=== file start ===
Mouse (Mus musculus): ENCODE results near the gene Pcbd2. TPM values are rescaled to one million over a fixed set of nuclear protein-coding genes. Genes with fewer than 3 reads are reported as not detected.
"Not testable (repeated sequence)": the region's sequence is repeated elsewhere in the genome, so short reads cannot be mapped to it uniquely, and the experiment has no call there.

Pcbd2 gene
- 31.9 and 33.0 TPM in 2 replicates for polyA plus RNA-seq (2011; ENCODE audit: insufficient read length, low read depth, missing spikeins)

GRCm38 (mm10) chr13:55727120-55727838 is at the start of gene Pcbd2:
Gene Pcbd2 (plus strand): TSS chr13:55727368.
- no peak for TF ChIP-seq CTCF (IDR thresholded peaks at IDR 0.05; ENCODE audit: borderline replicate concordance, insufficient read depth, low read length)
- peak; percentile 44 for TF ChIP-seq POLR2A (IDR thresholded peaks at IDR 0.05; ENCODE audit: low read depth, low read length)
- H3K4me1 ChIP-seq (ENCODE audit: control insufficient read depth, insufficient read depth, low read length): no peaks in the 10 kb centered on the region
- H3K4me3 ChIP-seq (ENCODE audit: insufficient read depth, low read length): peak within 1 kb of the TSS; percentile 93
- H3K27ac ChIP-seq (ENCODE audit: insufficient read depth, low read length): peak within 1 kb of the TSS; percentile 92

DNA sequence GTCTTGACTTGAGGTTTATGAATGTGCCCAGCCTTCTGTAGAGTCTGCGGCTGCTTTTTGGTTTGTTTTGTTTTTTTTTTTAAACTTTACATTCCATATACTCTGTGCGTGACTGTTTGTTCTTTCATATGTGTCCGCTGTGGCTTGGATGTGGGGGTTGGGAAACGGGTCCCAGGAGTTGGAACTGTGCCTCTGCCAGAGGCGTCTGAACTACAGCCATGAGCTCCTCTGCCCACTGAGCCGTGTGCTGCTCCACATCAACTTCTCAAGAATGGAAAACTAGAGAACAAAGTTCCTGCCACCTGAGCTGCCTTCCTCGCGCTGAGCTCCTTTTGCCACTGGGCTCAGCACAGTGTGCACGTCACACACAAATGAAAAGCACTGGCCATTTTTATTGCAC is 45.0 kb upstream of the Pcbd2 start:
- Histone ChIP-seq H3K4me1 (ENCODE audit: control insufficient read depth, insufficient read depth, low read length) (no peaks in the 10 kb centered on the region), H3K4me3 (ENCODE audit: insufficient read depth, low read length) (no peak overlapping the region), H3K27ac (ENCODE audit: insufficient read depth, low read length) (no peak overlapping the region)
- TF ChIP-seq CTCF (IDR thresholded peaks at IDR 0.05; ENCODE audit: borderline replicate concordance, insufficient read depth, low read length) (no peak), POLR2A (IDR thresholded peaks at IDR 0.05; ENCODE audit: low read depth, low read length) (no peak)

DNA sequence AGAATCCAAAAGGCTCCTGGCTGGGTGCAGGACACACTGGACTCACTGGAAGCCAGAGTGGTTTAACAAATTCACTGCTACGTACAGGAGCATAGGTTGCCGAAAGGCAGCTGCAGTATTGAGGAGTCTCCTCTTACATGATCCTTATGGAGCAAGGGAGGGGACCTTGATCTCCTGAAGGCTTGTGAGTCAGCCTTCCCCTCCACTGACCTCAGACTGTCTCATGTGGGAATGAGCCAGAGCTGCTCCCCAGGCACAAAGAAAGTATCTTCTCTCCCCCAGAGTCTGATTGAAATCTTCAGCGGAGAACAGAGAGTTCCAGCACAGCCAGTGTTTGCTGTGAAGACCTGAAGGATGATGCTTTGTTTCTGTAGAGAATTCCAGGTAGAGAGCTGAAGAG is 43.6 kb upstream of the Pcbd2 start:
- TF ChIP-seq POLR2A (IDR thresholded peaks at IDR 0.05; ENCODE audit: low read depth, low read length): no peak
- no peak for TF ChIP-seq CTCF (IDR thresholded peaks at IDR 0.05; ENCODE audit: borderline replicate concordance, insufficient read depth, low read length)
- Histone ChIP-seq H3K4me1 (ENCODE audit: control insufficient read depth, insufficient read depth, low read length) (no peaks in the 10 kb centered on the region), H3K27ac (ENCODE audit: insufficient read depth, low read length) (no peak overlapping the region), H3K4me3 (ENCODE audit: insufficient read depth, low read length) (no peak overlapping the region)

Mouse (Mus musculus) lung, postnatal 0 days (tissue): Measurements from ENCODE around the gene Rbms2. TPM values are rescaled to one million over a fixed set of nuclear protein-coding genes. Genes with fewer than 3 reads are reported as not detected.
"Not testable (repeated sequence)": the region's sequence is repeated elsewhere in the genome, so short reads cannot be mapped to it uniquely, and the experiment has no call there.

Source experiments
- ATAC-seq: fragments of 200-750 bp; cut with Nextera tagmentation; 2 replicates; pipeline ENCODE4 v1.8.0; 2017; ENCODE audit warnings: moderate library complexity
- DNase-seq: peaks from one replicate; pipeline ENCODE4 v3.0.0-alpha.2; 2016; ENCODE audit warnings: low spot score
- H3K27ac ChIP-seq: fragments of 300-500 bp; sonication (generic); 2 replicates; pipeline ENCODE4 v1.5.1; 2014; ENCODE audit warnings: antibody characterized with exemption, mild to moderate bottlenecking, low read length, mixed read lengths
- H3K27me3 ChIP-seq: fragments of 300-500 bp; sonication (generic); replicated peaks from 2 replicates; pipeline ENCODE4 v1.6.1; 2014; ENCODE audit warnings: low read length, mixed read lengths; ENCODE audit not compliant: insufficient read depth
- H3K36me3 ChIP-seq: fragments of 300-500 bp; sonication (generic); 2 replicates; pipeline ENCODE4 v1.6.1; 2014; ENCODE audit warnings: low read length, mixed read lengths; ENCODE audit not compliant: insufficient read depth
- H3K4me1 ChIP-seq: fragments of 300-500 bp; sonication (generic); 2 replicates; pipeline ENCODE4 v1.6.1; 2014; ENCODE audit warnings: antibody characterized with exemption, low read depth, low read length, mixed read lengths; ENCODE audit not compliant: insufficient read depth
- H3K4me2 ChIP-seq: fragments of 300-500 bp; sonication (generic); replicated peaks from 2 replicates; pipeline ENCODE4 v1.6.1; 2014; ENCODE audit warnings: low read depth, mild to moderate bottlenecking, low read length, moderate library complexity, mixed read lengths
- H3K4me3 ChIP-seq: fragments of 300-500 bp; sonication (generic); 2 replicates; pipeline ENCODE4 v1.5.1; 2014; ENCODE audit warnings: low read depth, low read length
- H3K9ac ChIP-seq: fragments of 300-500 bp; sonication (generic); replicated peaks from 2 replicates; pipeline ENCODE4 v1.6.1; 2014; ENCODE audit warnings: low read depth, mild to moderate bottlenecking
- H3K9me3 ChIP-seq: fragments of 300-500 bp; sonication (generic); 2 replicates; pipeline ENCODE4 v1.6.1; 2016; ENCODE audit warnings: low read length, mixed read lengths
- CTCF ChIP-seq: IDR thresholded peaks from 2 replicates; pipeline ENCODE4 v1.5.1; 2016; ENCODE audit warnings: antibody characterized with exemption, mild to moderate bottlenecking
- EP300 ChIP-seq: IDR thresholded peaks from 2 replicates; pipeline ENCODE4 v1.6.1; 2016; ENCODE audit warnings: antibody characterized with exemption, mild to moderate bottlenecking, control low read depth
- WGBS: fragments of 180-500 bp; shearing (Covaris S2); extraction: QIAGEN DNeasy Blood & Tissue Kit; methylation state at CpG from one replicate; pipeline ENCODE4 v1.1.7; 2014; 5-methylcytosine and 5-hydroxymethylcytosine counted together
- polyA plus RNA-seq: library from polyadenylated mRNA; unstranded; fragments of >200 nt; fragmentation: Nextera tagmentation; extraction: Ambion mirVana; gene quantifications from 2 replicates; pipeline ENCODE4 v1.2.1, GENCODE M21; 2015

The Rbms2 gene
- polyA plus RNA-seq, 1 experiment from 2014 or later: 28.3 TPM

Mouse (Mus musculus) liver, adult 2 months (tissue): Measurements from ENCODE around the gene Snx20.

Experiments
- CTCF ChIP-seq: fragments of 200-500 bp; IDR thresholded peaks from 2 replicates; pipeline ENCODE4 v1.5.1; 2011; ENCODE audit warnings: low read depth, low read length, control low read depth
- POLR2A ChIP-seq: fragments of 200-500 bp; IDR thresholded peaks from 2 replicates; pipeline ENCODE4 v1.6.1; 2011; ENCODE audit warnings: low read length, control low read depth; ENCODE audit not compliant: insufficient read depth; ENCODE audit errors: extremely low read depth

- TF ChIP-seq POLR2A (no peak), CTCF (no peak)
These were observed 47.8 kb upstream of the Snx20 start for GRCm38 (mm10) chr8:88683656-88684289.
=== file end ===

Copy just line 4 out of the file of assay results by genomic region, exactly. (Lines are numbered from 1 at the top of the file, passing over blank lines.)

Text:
- 31.9 and 33.0 TPM in 2 replicates for polyA plus RNA-seq (2011; ENCODE audit: insufficient read length, low read depth, missing spikeins)